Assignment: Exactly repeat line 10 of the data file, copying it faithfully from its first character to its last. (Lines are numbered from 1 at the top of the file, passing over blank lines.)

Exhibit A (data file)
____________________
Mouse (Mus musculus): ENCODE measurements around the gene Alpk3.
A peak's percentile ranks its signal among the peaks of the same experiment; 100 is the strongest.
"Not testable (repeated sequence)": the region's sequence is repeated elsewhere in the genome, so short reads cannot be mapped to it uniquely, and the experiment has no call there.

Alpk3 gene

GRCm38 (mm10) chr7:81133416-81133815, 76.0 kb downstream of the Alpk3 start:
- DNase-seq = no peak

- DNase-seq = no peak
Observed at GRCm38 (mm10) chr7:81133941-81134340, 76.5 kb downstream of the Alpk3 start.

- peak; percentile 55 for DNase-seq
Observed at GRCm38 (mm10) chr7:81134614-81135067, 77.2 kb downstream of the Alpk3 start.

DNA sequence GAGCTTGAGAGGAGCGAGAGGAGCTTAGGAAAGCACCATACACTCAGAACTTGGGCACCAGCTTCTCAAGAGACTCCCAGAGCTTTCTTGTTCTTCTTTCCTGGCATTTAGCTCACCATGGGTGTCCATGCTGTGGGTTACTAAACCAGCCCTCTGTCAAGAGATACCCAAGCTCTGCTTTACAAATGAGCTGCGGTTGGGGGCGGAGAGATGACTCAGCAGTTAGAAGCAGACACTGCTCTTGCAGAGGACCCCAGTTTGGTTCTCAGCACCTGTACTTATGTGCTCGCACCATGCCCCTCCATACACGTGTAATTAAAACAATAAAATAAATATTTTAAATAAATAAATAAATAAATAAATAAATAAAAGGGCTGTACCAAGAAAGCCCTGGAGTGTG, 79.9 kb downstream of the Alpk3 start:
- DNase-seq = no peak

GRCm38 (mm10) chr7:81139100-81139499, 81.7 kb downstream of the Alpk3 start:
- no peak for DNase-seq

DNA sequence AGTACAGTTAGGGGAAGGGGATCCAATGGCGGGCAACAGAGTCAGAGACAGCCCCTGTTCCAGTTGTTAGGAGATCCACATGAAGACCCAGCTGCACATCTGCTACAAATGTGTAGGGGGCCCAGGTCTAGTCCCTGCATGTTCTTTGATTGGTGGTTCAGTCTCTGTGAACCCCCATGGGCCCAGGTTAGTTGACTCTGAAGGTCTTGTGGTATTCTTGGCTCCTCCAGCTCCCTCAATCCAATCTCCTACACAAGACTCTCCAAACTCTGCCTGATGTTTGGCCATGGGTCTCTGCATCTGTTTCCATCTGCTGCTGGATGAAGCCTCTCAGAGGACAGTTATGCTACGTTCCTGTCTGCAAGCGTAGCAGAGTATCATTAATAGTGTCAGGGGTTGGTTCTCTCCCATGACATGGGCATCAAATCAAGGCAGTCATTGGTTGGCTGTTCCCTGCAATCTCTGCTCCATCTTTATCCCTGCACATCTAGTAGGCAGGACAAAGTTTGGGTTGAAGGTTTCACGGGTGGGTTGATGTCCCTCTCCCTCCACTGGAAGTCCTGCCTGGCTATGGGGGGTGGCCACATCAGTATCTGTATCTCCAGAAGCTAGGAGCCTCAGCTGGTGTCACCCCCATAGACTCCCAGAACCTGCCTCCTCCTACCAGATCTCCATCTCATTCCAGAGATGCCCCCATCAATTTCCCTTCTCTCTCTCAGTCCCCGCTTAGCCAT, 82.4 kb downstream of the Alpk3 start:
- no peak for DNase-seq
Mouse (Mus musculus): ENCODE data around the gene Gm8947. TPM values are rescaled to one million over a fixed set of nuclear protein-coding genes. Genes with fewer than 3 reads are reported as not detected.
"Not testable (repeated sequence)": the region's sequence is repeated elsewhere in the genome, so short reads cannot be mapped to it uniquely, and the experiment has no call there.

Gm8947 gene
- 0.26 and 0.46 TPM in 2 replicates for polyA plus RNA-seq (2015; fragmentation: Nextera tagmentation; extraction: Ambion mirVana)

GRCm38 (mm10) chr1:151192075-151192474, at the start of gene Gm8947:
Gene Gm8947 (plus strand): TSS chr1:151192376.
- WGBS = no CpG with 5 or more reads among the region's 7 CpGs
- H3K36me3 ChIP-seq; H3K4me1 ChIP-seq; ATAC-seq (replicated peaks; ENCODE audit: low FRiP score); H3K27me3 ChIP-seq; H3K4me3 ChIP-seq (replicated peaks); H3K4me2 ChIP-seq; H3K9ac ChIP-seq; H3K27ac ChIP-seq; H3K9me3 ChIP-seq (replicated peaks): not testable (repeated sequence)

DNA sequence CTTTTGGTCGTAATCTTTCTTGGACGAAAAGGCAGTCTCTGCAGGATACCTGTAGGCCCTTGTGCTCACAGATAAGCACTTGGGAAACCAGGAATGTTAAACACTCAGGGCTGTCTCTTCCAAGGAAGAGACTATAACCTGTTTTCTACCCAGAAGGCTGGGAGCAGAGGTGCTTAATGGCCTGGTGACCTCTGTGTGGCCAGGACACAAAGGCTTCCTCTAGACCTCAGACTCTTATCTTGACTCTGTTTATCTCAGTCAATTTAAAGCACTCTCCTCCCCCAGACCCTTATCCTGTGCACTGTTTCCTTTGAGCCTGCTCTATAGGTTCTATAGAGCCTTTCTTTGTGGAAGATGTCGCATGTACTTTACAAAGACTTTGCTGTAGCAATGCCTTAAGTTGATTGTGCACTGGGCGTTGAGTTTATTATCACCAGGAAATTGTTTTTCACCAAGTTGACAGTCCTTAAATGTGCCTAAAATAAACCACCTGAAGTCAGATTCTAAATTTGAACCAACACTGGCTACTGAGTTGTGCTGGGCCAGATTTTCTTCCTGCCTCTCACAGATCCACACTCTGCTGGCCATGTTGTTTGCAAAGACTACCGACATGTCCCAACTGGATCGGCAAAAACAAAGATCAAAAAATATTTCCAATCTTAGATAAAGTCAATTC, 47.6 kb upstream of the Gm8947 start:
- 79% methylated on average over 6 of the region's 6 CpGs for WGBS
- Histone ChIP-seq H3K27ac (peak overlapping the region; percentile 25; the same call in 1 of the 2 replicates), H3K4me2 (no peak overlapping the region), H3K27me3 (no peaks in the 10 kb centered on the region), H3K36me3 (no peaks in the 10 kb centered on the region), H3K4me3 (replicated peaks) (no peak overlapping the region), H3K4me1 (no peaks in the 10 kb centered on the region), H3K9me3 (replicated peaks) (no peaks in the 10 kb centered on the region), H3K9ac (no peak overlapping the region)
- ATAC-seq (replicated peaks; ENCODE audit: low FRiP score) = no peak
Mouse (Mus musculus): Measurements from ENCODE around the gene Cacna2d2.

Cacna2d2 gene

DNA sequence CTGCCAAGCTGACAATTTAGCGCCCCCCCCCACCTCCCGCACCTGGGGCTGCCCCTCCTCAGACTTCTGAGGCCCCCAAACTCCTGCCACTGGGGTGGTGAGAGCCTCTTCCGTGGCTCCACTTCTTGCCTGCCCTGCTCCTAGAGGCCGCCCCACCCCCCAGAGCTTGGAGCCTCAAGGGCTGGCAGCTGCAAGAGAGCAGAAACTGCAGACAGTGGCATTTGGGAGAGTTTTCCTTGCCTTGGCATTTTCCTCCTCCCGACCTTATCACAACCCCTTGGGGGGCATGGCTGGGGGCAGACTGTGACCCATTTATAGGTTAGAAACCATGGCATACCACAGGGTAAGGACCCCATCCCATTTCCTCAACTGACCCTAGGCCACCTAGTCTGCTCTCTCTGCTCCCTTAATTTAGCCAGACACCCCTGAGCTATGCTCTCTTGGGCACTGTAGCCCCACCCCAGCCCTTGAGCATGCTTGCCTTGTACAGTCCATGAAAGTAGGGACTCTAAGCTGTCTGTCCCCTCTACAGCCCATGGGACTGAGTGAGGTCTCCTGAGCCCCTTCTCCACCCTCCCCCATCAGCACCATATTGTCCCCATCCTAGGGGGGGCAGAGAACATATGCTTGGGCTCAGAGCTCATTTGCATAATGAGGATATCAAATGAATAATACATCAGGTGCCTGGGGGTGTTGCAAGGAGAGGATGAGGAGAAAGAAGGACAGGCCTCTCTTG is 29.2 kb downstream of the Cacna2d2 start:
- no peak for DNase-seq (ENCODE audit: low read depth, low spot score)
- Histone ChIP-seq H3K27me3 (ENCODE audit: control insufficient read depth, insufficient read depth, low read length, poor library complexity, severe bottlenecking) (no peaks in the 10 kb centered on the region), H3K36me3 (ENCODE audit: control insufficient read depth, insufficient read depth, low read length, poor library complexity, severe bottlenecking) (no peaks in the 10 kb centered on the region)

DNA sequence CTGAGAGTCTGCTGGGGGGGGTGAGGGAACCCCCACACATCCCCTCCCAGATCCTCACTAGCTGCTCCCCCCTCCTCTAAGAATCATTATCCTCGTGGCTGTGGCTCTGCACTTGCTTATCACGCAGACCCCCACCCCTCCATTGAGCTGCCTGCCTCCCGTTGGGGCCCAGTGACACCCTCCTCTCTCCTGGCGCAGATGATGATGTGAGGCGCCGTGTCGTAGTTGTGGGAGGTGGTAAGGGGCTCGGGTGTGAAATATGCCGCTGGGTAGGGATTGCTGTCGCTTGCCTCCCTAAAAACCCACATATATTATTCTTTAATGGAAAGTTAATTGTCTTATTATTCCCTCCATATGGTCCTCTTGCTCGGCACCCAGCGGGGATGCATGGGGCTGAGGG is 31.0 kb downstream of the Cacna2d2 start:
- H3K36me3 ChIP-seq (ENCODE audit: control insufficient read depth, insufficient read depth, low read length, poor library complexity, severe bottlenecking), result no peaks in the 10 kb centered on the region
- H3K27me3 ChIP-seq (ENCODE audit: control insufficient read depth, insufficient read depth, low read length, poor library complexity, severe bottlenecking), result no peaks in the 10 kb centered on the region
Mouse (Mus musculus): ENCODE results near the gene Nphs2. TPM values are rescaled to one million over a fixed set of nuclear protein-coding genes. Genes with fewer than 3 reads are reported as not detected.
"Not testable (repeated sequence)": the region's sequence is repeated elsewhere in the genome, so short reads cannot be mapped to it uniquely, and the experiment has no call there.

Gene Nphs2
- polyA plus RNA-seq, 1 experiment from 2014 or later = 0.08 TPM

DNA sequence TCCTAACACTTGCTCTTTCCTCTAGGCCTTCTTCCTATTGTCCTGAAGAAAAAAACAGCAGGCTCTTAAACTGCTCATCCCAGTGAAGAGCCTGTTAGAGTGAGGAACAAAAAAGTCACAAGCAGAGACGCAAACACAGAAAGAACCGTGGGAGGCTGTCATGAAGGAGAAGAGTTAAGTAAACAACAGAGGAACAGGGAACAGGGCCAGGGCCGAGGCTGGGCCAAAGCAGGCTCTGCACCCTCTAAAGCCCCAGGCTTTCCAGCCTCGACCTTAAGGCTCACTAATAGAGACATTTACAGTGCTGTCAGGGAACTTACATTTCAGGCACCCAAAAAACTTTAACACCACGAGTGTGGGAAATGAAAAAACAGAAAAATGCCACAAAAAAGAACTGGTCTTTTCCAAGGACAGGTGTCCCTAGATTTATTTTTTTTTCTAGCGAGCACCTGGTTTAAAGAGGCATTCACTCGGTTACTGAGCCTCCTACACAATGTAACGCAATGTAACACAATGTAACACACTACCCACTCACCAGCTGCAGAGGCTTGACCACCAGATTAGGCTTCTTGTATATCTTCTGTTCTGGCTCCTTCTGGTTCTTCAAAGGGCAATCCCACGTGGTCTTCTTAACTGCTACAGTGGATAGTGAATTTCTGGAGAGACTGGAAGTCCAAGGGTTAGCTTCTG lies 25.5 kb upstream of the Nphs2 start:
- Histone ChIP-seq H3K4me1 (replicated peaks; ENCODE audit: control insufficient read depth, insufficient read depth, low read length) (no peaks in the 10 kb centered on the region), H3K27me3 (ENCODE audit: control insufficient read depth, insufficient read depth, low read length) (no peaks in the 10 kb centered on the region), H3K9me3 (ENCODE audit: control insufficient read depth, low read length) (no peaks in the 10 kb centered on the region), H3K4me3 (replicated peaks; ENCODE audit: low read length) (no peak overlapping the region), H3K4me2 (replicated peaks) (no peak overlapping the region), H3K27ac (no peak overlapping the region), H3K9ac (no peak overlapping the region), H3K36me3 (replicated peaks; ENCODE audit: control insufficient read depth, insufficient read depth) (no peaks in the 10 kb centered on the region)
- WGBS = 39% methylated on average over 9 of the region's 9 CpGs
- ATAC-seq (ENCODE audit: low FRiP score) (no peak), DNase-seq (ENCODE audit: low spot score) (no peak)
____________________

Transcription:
Observed at GRCm38 (mm10) chr7:81134614-81135067, 77.2 kb downstream of the Alpk3 start.